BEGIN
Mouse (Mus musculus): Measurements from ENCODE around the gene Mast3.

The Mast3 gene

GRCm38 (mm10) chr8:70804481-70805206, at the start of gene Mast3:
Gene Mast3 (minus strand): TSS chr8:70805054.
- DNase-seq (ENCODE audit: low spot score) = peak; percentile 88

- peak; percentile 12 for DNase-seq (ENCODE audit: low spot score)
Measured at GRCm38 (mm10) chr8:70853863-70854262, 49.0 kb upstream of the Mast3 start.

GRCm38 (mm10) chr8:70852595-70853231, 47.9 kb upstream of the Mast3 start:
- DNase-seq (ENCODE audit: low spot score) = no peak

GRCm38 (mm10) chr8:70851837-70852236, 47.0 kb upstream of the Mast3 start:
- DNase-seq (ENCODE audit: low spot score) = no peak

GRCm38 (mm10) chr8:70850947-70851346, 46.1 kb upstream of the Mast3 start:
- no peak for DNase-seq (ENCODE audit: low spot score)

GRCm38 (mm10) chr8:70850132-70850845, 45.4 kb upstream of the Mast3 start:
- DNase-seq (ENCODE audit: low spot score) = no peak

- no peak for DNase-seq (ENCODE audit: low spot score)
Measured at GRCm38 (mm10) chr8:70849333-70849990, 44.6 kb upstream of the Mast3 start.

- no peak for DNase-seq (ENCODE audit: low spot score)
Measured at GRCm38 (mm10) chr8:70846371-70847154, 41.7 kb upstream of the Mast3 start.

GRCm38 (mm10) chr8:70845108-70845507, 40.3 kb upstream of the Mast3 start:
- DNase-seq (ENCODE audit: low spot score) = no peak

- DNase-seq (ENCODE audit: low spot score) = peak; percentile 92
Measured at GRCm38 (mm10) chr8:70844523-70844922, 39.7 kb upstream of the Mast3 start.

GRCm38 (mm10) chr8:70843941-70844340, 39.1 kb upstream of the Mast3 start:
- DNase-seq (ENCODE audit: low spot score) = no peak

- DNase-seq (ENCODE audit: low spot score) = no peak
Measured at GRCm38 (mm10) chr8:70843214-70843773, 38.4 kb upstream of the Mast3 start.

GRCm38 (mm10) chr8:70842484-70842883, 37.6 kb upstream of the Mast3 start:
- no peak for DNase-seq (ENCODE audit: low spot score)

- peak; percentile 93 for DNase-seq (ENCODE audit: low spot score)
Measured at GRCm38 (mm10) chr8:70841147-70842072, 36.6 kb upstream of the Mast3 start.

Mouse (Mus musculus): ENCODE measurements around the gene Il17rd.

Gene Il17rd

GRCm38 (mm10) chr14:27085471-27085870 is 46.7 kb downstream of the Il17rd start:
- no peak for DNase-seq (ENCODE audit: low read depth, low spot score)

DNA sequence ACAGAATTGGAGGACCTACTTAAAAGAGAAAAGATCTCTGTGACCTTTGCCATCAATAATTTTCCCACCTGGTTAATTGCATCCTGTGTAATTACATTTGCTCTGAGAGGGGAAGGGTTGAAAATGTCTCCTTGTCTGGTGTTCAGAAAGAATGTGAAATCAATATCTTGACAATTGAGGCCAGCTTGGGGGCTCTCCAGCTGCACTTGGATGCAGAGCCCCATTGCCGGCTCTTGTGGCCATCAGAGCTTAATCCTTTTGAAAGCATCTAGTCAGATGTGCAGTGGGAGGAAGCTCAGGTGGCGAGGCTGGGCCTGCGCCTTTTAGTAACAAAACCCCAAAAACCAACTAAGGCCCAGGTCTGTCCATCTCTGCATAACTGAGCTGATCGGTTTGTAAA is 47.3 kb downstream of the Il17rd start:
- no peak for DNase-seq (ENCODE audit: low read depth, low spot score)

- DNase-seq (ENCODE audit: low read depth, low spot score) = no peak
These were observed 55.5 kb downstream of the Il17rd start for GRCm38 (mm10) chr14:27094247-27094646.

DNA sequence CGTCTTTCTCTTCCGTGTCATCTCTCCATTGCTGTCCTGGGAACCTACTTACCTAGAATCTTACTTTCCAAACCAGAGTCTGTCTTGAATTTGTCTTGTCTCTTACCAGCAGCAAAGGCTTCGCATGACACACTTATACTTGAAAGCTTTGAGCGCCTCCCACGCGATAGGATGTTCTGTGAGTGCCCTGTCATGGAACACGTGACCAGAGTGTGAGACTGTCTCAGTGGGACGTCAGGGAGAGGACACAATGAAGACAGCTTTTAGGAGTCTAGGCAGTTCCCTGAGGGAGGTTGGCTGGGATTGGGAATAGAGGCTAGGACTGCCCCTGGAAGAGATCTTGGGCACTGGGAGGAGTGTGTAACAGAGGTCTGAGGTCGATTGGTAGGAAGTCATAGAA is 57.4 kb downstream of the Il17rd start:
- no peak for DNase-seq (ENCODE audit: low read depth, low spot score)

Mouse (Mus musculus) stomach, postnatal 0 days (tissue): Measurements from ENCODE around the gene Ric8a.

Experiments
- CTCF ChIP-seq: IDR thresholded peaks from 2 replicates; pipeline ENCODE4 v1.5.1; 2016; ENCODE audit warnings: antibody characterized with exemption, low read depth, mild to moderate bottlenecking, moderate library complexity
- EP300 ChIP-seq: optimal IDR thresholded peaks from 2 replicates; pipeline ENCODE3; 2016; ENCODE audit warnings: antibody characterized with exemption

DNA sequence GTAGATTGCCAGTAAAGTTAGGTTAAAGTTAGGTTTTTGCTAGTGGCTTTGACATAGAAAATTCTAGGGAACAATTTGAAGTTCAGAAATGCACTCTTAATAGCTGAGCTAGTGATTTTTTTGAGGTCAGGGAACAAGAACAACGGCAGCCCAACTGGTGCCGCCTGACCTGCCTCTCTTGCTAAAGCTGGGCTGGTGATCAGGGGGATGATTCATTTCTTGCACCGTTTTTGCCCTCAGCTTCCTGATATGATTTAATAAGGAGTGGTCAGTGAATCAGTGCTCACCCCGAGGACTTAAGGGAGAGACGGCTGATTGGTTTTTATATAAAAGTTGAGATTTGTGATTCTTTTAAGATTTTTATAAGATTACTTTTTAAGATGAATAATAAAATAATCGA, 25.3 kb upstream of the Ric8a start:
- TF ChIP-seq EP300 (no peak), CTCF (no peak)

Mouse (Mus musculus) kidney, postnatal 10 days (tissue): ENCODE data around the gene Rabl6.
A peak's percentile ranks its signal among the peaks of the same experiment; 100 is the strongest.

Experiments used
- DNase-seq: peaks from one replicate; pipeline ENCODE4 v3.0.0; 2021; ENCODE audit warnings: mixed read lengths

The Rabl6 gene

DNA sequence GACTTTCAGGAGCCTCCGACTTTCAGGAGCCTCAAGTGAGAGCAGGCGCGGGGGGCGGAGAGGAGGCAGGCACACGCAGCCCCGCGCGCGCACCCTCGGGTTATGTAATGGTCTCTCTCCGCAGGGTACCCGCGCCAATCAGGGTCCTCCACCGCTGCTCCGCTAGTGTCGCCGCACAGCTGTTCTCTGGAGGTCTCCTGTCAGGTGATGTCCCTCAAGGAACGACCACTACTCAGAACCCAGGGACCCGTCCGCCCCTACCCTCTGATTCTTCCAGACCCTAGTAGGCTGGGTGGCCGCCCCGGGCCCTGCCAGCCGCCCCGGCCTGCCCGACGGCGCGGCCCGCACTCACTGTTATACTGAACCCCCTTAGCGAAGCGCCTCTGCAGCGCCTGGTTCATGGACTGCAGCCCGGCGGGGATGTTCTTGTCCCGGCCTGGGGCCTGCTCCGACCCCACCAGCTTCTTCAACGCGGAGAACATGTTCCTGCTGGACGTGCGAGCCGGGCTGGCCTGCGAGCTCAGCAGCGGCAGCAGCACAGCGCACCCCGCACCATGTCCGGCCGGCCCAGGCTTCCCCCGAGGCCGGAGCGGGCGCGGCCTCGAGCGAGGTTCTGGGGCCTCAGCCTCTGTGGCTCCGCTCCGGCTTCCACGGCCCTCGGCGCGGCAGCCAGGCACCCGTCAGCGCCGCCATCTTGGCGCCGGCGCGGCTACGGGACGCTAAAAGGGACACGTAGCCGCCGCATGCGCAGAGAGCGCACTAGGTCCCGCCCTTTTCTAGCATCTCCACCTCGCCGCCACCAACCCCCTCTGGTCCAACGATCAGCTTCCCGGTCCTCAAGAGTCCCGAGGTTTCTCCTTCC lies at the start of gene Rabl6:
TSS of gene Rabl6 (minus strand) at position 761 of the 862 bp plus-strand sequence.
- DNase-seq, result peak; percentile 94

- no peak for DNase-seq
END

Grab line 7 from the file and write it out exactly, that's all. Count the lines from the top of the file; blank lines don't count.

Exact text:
Measured at GRCm38 (mm10) chr8:70853863-70854262, 49.0 kb upstream of the Mast3 start.